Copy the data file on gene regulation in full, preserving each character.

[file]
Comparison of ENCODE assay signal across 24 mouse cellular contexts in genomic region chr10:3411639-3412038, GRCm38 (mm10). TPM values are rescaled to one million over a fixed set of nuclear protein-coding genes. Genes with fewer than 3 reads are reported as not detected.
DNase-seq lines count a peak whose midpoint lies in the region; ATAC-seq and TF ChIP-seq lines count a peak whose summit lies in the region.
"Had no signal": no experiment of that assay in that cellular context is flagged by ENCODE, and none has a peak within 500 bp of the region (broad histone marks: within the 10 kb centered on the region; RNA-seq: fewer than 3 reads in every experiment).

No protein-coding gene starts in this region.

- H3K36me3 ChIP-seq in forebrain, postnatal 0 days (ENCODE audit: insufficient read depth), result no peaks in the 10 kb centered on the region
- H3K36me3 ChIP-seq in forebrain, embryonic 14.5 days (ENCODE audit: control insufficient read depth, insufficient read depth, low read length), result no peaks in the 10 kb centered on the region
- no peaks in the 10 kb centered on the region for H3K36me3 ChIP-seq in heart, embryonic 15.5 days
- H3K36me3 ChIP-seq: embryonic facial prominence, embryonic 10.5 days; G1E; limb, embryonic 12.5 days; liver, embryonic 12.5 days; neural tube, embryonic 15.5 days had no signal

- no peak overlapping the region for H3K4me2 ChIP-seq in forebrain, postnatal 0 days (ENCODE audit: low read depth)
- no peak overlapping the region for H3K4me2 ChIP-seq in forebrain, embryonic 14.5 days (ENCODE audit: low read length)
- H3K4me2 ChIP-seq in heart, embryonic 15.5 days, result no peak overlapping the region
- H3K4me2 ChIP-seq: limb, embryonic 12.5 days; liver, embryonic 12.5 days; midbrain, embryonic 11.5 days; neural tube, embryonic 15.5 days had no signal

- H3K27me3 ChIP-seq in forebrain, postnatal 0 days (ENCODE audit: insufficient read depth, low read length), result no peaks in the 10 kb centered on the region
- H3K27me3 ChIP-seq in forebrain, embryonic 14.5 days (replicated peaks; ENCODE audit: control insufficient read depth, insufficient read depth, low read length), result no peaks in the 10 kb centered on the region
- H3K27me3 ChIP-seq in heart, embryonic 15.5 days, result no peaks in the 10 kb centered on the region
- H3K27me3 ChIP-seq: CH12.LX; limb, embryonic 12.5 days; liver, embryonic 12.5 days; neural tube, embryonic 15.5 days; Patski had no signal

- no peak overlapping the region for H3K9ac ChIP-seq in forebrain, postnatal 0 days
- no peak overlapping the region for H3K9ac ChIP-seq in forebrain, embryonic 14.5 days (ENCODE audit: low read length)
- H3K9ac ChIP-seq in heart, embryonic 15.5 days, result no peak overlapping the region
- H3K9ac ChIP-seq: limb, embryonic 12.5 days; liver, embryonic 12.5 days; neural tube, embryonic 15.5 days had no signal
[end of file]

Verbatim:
Comparison of ENCODE assay signal across 24 mouse cellular contexts in genomic region chr10:3411639-3412038, GRCm38 (mm10). TPM values are rescaled to one million over a fixed set of nuclear protein-coding genes. Genes with fewer than 3 reads are reported as not detected.
DNase-seq lines count a peak whose midpoint lies in the region; ATAC-seq and TF ChIP-seq lines count a peak whose summit lies in the region.
"Had no signal": no experiment of that assay in that cellular context is flagged by ENCODE, and none has a peak within 500 bp of the region (broad histone marks: within the 10 kb centered on the region; RNA-seq: fewer than 3 reads in every experiment).

No protein-coding gene starts in this region.

- H3K36me3 ChIP-seq in forebrain, postnatal 0 days (ENCODE audit: insufficient read depth), result no peaks in the 10 kb centered on the region
- H3K36me3 ChIP-seq in forebrain, embryonic 14.5 days (ENCODE audit: control insufficient read depth, insufficient read depth, low read length), result no peaks in the 10 kb centered on the region
- no peaks in the 10 kb centered on the region for H3K36me3 ChIP-seq in heart, embryonic 15.5 days
- H3K36me3 ChIP-seq: embryonic facial prominence, embryonic 10.5 days; G1E; limb, embryonic 12.5 days; liver, embryonic 12.5 days; neural tube, embryonic 15.5 days had no signal

- no peak overlapping the region for H3K4me2 ChIP-seq in forebrain, postnatal 0 days (ENCODE audit: low read depth)
- no peak overlapping the region for H3K4me2 ChIP-seq in forebrain, embryonic 14.5 days (ENCODE audit: low read length)
- H3K4me2 ChIP-seq in heart, embryonic 15.5 days, result no peak overlapping the region
- H3K4me2 ChIP-seq: limb, embryonic 12.5 days; liver, embryonic 12.5 days; midbrain, embryonic 11.5 days; neural tube, embryonic 15.5 days had no signal

- H3K27me3 ChIP-seq in forebrain, postnatal 0 days (ENCODE audit: insufficient read depth, low read length), result no peaks in the 10 kb centered on the region
- H3K27me3 ChIP-seq in forebrain, embryonic 14.5 days (replicated peaks; ENCODE audit: control insufficient read depth, insufficient read depth, low read length), result no peaks in the 10 kb centered on the region
- H3K27me3 ChIP-seq in heart, embryonic 15.5 days, result no peaks in the 10 kb centered on the region
- H3K27me3 ChIP-seq: CH12.LX; limb, embryonic 12.5 days; liver, embryonic 12.5 days; neural tube, embryonic 15.5 days; Patski had no signal

- no peak overlapping the region for H3K9ac ChIP-seq in forebrain, postnatal 0 days
- no peak overlapping the region for H3K9ac ChIP-seq in forebrain, embryonic 14.5 days (ENCODE audit: low read length)
- H3K9ac ChIP-seq in heart, embryonic 15.5 days, result no peak overlapping the region
- H3K9ac ChIP-seq: limb, embryonic 12.5 days; liver, embryonic 12.5 days; neural tube, embryonic 15.5 days had no signal